NDA’s Digital Women series is talking to leaders from across our industry to understand the particular issues faced by women. Next up is Reem Al-Basri, Head of Digital Media Strategy, Theorem Inc.
What is the biggest opportunity for women in your sector of the digital industry today?
The diversity of the human experience is a wonderful benefit to every business. The differences in people mean that everyone brings unique strengths, varying methods of analytical thinking, problem solving not to mention creativity to any role.
A lack of confidence is a mindset that affects many women. Being comfortable with any feelings of vulnerability and taking the time to continuously expand your knowledge and learn from other experiences whilst being empathetic and candid in your communications goes a long way to building relationships with people – and it is these relationships that are the biggest opportunity for women in the digital industry.
Similarly, showcasing your expertise with trusted supporters not only builds personal confidence but inspires others confidence in you. It is not dissimilar to a marketing campaign – build long term relationships by remaining approachable in your expertise and leading by example and your advocates will multiply exponentially.
That being said, there is an argument for women to be more bullish in their search for recognition. Owning your expertise and claiming your place in senior leadership roles for example does not have to be at the expense of others. Women have the power to be bold and fair when it comes to securing opportunities in the digital industry today.
What is the biggest challenge to you as a woman in the digital industry and how are you overcoming it?
The biggest challenge to me is the fast paced nature of the digital industry. The legacy of COVID is undoubtedly the speed at which digital transformation has skyrocketed and the way in which we engage with brands and audiences has changed as a result.
This coupled with emerging tech such as AI that are now becoming accessible commodities to everyone, in the form of ChatGPT for example, means that there is a continuous shift in the nuances of how digital technology affects our industry. We have increasingly busy lives and there is a wealth of information to digest in order to stay up to date and remain competitive.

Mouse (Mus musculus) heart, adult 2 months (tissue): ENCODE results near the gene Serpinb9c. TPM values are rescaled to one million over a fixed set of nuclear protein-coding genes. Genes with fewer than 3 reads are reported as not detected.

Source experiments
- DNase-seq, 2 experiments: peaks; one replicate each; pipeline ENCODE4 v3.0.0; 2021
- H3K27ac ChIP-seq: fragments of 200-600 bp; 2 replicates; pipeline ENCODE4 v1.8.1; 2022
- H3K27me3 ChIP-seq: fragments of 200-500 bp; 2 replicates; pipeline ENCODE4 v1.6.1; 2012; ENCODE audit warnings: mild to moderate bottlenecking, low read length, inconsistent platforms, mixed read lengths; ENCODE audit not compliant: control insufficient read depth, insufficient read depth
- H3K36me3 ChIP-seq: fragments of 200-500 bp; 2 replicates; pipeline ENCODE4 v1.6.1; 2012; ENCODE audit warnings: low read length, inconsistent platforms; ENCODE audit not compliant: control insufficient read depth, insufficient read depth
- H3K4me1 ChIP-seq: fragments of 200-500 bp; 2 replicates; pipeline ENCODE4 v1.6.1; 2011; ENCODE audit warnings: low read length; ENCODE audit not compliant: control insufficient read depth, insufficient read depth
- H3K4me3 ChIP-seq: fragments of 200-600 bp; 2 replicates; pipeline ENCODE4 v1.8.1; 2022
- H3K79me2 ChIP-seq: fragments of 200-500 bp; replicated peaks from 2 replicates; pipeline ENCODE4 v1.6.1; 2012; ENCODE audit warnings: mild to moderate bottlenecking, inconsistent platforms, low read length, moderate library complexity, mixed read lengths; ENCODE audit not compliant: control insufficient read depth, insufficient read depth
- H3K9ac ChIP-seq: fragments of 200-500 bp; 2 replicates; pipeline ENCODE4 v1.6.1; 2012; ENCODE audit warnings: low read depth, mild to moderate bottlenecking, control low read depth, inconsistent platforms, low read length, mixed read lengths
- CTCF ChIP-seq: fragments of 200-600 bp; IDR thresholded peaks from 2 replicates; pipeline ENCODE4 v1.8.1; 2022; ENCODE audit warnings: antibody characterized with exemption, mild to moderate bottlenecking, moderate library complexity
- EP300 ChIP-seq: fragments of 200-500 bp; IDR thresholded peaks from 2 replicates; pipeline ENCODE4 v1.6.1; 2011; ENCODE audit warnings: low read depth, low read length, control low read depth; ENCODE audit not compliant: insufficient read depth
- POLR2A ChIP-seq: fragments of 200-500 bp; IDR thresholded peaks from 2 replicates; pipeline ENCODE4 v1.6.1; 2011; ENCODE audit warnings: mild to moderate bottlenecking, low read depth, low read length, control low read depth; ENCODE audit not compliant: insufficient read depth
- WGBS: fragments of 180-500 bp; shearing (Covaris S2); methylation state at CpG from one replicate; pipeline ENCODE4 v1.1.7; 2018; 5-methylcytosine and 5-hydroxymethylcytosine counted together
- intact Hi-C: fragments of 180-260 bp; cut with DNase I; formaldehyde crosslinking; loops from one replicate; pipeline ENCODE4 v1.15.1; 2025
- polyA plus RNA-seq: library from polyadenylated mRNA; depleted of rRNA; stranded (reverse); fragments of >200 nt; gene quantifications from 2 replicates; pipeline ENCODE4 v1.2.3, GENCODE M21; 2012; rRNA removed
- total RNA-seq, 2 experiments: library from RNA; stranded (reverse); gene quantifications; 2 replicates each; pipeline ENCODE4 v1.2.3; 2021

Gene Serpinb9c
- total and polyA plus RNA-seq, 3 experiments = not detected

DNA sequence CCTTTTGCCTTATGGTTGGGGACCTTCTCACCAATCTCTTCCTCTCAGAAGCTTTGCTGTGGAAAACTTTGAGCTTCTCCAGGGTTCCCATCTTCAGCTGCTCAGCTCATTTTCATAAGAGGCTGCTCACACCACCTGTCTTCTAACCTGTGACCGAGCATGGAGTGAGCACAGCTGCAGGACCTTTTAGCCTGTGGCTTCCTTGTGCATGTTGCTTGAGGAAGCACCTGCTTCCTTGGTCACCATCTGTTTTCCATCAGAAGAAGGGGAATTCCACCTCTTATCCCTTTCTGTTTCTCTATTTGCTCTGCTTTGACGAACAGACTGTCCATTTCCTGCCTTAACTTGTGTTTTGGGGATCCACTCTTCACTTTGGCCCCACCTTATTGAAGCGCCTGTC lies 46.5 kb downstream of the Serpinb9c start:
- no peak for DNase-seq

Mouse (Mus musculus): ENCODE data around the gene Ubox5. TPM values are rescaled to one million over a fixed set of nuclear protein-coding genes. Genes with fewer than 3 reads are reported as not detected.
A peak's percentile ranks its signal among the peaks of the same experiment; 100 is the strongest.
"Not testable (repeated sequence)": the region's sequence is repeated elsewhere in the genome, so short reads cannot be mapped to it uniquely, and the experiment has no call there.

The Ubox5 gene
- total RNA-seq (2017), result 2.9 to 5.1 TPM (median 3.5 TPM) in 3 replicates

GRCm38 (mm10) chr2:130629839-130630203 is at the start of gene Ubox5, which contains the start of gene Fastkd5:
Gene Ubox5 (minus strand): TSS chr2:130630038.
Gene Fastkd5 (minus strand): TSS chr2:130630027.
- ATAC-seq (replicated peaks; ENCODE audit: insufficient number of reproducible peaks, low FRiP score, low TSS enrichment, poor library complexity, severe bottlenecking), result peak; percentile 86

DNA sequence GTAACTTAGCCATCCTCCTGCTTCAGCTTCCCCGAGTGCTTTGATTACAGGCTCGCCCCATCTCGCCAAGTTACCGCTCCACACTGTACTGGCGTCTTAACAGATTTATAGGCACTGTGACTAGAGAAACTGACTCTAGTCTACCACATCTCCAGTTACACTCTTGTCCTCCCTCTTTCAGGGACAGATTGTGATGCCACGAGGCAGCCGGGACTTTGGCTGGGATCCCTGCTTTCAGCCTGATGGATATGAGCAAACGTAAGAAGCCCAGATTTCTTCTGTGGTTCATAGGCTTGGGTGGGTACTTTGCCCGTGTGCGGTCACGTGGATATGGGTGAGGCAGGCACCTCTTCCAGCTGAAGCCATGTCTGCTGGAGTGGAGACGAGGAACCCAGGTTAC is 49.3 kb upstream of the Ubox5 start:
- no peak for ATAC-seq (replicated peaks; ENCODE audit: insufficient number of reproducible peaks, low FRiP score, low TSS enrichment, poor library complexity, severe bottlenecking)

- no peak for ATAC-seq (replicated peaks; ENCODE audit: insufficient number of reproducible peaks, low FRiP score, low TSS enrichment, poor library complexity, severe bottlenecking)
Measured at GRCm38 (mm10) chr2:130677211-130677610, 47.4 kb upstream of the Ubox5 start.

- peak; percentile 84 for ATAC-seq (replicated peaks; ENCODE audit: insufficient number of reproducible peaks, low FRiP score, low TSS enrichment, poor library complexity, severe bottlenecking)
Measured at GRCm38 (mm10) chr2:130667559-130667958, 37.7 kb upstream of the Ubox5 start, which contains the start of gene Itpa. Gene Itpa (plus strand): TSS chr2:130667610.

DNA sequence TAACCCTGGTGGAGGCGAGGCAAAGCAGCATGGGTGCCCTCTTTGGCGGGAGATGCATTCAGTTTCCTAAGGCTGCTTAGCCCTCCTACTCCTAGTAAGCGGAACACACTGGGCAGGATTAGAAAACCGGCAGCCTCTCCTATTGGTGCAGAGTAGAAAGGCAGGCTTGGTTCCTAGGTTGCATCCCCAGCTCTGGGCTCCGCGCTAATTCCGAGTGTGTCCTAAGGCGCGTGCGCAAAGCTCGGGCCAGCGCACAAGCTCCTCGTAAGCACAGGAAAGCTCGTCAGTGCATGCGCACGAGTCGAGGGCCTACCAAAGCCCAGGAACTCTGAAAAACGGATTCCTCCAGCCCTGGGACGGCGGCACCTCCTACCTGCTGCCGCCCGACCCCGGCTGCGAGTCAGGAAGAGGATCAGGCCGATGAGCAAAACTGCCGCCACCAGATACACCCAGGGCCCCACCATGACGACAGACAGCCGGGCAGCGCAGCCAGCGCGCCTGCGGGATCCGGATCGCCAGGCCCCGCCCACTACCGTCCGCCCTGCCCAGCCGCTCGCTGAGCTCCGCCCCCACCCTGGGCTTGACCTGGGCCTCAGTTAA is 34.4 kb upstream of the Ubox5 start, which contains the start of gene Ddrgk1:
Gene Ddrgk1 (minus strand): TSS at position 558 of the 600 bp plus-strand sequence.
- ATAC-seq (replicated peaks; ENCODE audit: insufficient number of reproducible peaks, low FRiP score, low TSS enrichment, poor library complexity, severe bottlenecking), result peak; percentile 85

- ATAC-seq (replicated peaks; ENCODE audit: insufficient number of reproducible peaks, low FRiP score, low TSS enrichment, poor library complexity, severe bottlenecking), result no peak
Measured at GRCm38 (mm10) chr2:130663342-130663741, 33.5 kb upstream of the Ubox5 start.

Perhaps unsurprisingly I find engaging with online content such as podcasts or social media allows me to keep abreast of the most up to date news and opinions. I also find networking with like minded industry peers is essential for the learning and sharing of novel ideas and processes.
What three things could employer companies do to make the digital industry better for women?
- Training and Development Programmes: Women must be involved in initiatives that can help them grow knowledge faster by learning concepts in action. Employers must promote mentoring or job shadowing and allow women time within their role to study or attend conferences and training programs.
- Flexible Work Environment: Women do tend to do the majority of the childcare in families and so allowing, if not supporting, women to work flexibly will eliminate a huge barrier to success in any industry. Indeed promoting flexible working regardless of gender takes the pressure off families in general as the household and parental responsibilities are shared.
- Gender Equality Policies in Action: Companies that promote highly inclusive and diverse work cultures, equal employee benefits and equal representation in leadership roles empower women to feel valued, enjoy their work and increase productivity. In general a nurturing and supportive workplace culture fosters innovation, and encourages employees to contribute their best efforts leading to a thriving working environment.
What support structures and organisations are most important and effective to you as a woman in the digital industry?
The most important support structure for women is to give her a voice in the digital world. Starting with the general advancement of opportunities for girls to participate in digital technology and innovation engagements at a young age. Industry led initiatives to encourage accreditations, certifications and committees to promote women’s digital capabilities and knowledge, in addition to accelerating skill building for women in digital and technology roles.
At a company level, developing watertight equality policies and truly addressing the gender gap with diversity and inclusivity in the digital work space ensuring equal opportunities for women in the industry in an ongoing way. Setting up steering groups, mentoring and encouraging participation in industry trade, conferences, and events to allow women to stay on the cutting edge of their roles.
What is the biggest misconception about women and by women in the digital industry?
A huge misconception in the digital industry is assuming that women are not interested. A lack of awareness of the industry at grassroots level has led to less outreach and support for women later on in their careers. This vicious cycle has promoted a self propagating lack of diversity in the workforce.
This is perhaps a result of a skills gap in traditional teaching methods but if girls had access to a more digital education at a younger age it would undoubtedly fuel a new generation of female digital leaders.
That being said, there is a huge diversity of roles in the digital industry from those that require deep technical expertise to those that might require a working understanding of technological concepts. Women should not be discouraged from striving for a career in the digital industry if they feel they are not technically minded, the digital industry thrives on the meeting of many different creative and technical minds – it takes a village!